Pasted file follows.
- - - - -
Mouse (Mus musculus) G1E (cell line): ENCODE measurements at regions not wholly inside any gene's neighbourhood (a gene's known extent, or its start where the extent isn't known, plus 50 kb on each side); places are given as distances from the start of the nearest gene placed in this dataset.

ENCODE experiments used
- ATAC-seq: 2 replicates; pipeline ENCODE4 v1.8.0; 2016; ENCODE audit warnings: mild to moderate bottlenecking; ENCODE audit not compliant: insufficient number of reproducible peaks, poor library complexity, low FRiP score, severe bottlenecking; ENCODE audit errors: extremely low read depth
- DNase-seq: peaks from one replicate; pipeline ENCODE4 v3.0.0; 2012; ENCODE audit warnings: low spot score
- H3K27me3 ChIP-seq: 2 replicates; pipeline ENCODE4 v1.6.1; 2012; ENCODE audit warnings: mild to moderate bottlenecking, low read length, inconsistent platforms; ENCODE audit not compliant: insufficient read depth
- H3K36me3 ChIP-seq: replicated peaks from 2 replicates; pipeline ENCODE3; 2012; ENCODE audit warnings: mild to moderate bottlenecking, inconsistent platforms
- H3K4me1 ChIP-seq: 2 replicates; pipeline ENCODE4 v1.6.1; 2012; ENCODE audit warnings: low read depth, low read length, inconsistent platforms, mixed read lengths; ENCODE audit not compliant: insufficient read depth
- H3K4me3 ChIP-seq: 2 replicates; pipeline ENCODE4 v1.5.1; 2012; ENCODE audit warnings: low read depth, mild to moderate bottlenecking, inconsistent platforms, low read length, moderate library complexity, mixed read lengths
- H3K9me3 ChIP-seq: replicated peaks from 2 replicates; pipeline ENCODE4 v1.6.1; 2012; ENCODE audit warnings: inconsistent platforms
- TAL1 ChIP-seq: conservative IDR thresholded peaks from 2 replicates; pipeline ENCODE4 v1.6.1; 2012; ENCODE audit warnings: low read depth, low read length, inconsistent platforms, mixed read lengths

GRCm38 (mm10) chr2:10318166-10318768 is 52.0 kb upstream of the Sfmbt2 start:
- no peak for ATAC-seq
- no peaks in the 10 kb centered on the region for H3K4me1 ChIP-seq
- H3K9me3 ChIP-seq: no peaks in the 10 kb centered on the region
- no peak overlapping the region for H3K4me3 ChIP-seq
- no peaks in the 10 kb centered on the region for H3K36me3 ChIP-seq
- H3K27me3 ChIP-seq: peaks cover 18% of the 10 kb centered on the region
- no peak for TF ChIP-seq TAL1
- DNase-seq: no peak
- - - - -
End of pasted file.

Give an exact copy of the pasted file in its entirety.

Mouse (Mus musculus) G1E (cell line): ENCODE measurements at regions not wholly inside any gene's neighbourhood (a gene's known extent, or its start where the extent isn't known, plus 50 kb on each side); places are given as distances from the start of the nearest gene placed in this dataset.

ENCODE experiments used
- ATAC-seq: 2 replicates; pipeline ENCODE4 v1.8.0; 2016; ENCODE audit warnings: mild to moderate bottlenecking; ENCODE audit not compliant: insufficient number of reproducible peaks, poor library complexity, low FRiP score, severe bottlenecking; ENCODE audit errors: extremely low read depth
- DNase-seq: peaks from one replicate; pipeline ENCODE4 v3.0.0; 2012; ENCODE audit warnings: low spot score
- H3K27me3 ChIP-seq: 2 replicates; pipeline ENCODE4 v1.6.1; 2012; ENCODE audit warnings: mild to moderate bottlenecking, low read length, inconsistent platforms; ENCODE audit not compliant: insufficient read depth
- H3K36me3 ChIP-seq: replicated peaks from 2 replicates; pipeline ENCODE3; 2012; ENCODE audit warnings: mild to moderate bottlenecking, inconsistent platforms
- H3K4me1 ChIP-seq: 2 replicates; pipeline ENCODE4 v1.6.1; 2012; ENCODE audit warnings: low read depth, low read length, inconsistent platforms, mixed read lengths; ENCODE audit not compliant: insufficient read depth
- H3K4me3 ChIP-seq: 2 replicates; pipeline ENCODE4 v1.5.1; 2012; ENCODE audit warnings: low read depth, mild to moderate bottlenecking, inconsistent platforms, low read length, moderate library complexity, mixed read lengths
- H3K9me3 ChIP-seq: replicated peaks from 2 replicates; pipeline ENCODE4 v1.6.1; 2012; ENCODE audit warnings: inconsistent platforms
- TAL1 ChIP-seq: conservative IDR thresholded peaks from 2 replicates; pipeline ENCODE4 v1.6.1; 2012; ENCODE audit warnings: low read depth, low read length, inconsistent platforms, mixed read lengths

GRCm38 (mm10) chr2:10318166-10318768 is 52.0 kb upstream of the Sfmbt2 start:
- no peak for ATAC-seq
- no peaks in the 10 kb centered on the region for H3K4me1 ChIP-seq
- H3K9me3 ChIP-seq: no peaks in the 10 kb centered on the region
- no peak overlapping the region for H3K4me3 ChIP-seq
- no peaks in the 10 kb centered on the region for H3K36me3 ChIP-seq
- H3K27me3 ChIP-seq: peaks cover 18% of the 10 kb centered on the region
- no peak for TF ChIP-seq TAL1
- DNase-seq: no peak